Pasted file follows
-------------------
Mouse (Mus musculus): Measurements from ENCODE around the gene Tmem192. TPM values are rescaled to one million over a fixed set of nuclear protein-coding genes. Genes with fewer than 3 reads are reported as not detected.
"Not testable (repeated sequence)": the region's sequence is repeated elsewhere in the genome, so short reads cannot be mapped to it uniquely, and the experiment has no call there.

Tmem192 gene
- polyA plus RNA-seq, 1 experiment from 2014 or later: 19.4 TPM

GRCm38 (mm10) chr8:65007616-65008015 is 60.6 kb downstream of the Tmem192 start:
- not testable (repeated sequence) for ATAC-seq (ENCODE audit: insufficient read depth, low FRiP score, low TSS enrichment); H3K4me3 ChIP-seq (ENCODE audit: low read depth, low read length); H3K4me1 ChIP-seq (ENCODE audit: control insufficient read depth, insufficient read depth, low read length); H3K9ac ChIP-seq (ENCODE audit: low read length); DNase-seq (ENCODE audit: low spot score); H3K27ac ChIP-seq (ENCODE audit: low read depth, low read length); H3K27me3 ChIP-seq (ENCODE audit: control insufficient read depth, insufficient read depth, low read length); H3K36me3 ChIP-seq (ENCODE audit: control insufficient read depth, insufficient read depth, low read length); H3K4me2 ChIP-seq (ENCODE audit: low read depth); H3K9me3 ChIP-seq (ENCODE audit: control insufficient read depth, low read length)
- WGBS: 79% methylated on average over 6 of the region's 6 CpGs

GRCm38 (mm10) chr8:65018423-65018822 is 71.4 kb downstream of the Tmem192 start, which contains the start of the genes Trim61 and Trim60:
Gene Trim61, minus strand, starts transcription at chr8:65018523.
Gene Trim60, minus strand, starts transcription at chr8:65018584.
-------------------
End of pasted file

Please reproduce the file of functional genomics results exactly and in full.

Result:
Mouse (Mus musculus): Measurements from ENCODE around the gene Tmem192. TPM values are rescaled to one million over a fixed set of nuclear protein-coding genes. Genes with fewer than 3 reads are reported as not detected.
"Not testable (repeated sequence)": the region's sequence is repeated elsewhere in the genome, so short reads cannot be mapped to it uniquely, and the experiment has no call there.

Tmem192 gene
- polyA plus RNA-seq, 1 experiment from 2014 or later: 19.4 TPM

GRCm38 (mm10) chr8:65007616-65008015 is 60.6 kb downstream of the Tmem192 start:
- not testable (repeated sequence) for ATAC-seq (ENCODE audit: insufficient read depth, low FRiP score, low TSS enrichment); H3K4me3 ChIP-seq (ENCODE audit: low read depth, low read length); H3K4me1 ChIP-seq (ENCODE audit: control insufficient read depth, insufficient read depth, low read length); H3K9ac ChIP-seq (ENCODE audit: low read length); DNase-seq (ENCODE audit: low spot score); H3K27ac ChIP-seq (ENCODE audit: low read depth, low read length); H3K27me3 ChIP-seq (ENCODE audit: control insufficient read depth, insufficient read depth, low read length); H3K36me3 ChIP-seq (ENCODE audit: control insufficient read depth, insufficient read depth, low read length); H3K4me2 ChIP-seq (ENCODE audit: low read depth); H3K9me3 ChIP-seq (ENCODE audit: control insufficient read depth, low read length)
- WGBS: 79% methylated on average over 6 of the region's 6 CpGs

GRCm38 (mm10) chr8:65018423-65018822 is 71.4 kb downstream of the Tmem192 start, which contains the start of the genes Trim61 and Trim60:
Gene Trim61, minus strand, starts transcription at chr8:65018523.
Gene Trim60, minus strand, starts transcription at chr8:65018584.